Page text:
March 8, 2024

Kantamanto Market, Ghana - Fast Fashion & Waste Colonialism

The Kantamanto Market in Accra, Ghana is one of the world's dumping ground for textiles -- causing a devastating public health crisis for the local com.munity

Fires in Kantamanto Market, Ghana


The Kantamanto Market in Accra, Ghana receives nearly 15 million pieces of unwanted clothing weekly and is one of the largest secondhand clothing markets in the world. The market is a stark representation of the global fast fashion crisis, where excess production and consumption lead to significant environmental harm. Unwanted clothing is often burned, polluting the air, releasing harmful toxins, and causing extensive damage with fire outbreaks.

Re-sale Market

The clothes in the Kantamanto Market are bottom of the barrel — the last stop in a global supply chain. The clothes are often mislabeled and in terrible condition. Buyers in the Kantamanto Market are taking a gamble every time they purchase clothing bales, weighing between 120-200 pounds. Many end up with unusable items that only contribute to the growing waste problem.

The substantial economic losses endured by market vendors can perpetuate poverty cycles and socio-economic disparities. Efforts towards repair of the clothes are often hampered by limited resources and financial constraints.

Moreover, the displacement of people due to fires can lead to temporary or even permanent homelessness, further exacerbating their vulnerabilities. The local government and non-profit organizations play a crucial role in providing relief and support during such crises.

Overflowing Landfills

This waste has a devastating impact. Every day, the Accra Metropolitan Assembly (AMA), the local government, collects 70 tonnes of clothing waste from Kantamanto.

The 70 tonnes of waste were disposed of in the Kpone landfill, the only modern engineered landfill in Accra. Unfortunately, Kpone began overflowing after only four years of operation and caught fire in August 2019. The fire is still burning to this day, putting the lives of 500+ waste pickers at risk from waste toxins, hidden sinkholes, or fire burn.

However, most of the clothes from Kantamanto Market doesn’t even get transported to landfills due to lack of budget; it is mostly left on the ground or swept into open gutter systems funneled into the sea.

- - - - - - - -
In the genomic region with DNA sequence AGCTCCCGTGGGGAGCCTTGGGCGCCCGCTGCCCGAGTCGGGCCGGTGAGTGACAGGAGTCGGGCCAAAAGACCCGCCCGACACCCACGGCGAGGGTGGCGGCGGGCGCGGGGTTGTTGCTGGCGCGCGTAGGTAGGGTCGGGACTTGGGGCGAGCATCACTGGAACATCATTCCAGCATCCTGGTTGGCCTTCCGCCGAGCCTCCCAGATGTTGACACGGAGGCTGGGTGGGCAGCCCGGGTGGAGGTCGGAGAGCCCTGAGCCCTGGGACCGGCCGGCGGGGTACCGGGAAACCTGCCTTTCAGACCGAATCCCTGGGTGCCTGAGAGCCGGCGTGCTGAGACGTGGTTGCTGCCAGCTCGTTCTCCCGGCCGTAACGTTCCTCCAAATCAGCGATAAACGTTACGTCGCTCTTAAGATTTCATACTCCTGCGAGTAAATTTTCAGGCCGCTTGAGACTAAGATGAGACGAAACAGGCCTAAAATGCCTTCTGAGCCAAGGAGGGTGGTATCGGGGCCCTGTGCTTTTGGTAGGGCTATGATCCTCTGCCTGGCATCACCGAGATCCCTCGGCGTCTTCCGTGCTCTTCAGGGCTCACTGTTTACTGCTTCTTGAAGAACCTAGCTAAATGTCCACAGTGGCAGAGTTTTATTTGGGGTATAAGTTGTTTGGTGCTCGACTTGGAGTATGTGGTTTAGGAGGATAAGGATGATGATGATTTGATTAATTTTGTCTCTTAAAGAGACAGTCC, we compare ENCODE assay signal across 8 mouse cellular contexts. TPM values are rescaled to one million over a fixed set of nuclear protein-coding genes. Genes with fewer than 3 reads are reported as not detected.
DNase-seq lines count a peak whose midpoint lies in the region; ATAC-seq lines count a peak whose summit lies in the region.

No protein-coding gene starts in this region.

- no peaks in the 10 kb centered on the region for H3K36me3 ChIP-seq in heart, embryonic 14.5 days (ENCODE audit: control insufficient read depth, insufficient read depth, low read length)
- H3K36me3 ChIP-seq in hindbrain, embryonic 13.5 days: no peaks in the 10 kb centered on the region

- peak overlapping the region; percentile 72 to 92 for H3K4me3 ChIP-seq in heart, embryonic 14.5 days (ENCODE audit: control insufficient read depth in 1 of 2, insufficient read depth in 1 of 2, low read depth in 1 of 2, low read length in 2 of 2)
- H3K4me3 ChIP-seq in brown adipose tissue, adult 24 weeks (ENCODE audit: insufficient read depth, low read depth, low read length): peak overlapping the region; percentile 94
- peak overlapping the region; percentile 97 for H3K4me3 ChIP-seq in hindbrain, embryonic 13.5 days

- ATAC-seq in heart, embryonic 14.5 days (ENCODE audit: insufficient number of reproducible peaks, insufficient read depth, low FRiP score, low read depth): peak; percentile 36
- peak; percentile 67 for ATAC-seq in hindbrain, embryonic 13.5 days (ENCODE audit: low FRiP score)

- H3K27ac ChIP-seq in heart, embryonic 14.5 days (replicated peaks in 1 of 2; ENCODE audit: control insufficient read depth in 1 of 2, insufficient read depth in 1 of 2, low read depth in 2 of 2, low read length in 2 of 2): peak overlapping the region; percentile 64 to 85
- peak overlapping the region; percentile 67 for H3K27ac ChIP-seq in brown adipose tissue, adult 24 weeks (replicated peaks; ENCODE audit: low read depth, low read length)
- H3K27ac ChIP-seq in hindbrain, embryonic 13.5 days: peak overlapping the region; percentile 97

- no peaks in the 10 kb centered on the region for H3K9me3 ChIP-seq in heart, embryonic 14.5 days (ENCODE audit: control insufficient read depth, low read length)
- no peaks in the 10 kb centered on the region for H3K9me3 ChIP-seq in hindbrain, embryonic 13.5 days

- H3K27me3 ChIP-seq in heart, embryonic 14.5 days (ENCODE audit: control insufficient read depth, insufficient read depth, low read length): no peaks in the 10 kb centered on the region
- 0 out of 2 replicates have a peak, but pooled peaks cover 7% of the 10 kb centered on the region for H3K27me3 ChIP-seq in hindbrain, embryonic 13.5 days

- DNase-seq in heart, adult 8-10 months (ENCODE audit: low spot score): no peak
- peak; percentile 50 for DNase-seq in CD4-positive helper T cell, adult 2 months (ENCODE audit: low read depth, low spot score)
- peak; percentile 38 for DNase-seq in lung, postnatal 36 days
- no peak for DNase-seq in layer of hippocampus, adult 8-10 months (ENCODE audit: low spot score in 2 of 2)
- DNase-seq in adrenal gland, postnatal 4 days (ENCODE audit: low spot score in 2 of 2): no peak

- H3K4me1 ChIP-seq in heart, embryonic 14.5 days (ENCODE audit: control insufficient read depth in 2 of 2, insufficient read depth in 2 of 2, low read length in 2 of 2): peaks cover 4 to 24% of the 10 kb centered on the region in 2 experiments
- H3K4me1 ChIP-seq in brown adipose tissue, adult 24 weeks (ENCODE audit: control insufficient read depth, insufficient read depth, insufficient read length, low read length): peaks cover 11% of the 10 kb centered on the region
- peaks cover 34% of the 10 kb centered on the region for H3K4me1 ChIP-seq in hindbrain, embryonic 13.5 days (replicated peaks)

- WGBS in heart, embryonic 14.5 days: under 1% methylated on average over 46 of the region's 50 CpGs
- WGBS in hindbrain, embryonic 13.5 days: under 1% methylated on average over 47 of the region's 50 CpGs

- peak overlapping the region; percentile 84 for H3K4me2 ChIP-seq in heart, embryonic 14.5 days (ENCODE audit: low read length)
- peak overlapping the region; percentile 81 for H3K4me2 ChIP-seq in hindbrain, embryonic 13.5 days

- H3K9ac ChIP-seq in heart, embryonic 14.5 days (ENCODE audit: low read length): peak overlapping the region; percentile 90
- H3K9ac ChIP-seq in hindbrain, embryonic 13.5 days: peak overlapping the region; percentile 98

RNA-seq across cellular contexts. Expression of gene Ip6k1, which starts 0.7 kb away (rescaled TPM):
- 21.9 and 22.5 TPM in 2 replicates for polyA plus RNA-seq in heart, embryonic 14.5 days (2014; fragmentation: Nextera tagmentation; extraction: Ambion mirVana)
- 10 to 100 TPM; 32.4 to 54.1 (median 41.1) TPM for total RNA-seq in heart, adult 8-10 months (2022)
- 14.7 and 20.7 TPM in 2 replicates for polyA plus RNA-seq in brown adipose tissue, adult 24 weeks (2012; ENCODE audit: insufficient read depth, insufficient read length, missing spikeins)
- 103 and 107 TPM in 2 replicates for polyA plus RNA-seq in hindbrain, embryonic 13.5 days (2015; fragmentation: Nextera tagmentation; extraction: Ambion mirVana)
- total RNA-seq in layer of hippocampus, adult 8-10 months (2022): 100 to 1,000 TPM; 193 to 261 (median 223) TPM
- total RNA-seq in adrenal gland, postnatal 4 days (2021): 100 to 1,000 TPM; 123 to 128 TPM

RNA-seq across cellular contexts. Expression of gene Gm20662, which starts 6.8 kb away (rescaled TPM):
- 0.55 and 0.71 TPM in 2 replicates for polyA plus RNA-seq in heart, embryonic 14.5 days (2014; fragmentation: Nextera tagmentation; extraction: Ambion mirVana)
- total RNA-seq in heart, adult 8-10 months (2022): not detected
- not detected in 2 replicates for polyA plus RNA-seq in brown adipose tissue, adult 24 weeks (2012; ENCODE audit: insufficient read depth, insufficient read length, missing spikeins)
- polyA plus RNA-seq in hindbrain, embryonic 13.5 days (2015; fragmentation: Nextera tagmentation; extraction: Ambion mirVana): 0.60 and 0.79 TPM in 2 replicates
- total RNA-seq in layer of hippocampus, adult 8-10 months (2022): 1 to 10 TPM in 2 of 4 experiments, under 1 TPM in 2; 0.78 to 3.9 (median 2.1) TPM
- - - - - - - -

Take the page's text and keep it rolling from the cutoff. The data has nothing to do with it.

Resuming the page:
Environmental Damage

The clothing waste at Kantamanto market often catches fires, creating a difficult and dangerous environment for second-hand buyers and waste pickers. The flames, smoke, and fumes pose serious health risks, and the lack of safety precautions further jeopardizes their lives. Moreover, the fires contribute to the air pollution problem in Accra, further aggravating the city's environmental and public health crisis.

Every year, Accra faces severe floods. During these, the massive amounts of clothing waste tends to knot together, blocking gutters and impeding the flow of water and waste. This further exacerabates the flooding, but also increases the risk of disease such as malaria and cholera.


The Ghanian government, and non-profit organisations are working together to regulate the import of second-hand clothing and promote sustainable fashion practices. There is a growing push towards educational initiatives to raise awareness about the environmental and health impacts of fast fashion.

The Or Foundation is working on remanufacturing cotton clothing they find into mops to divert waste from landfills and create employment opportunities for local Ghanians. They also host frequent clean-up events, where volunteers and local community members gather to remove clothing waste from the streets and gutters.

There are numerous efforts to improve conditions for waste pickers by providing them with protective gear, health services, and fair wages. These efforts aim to mitigate the risks associated with handling clothing waste and fires in the Kantamanto market.

Apart from these efforts, there is a need for stricter regulation over the import of second-hand clothing. This can help control the influx of clothing waste and its consequent environmental impact. Furthermore, promoting sustainable fashion and recycling can play a crucial role in addressing this crisis.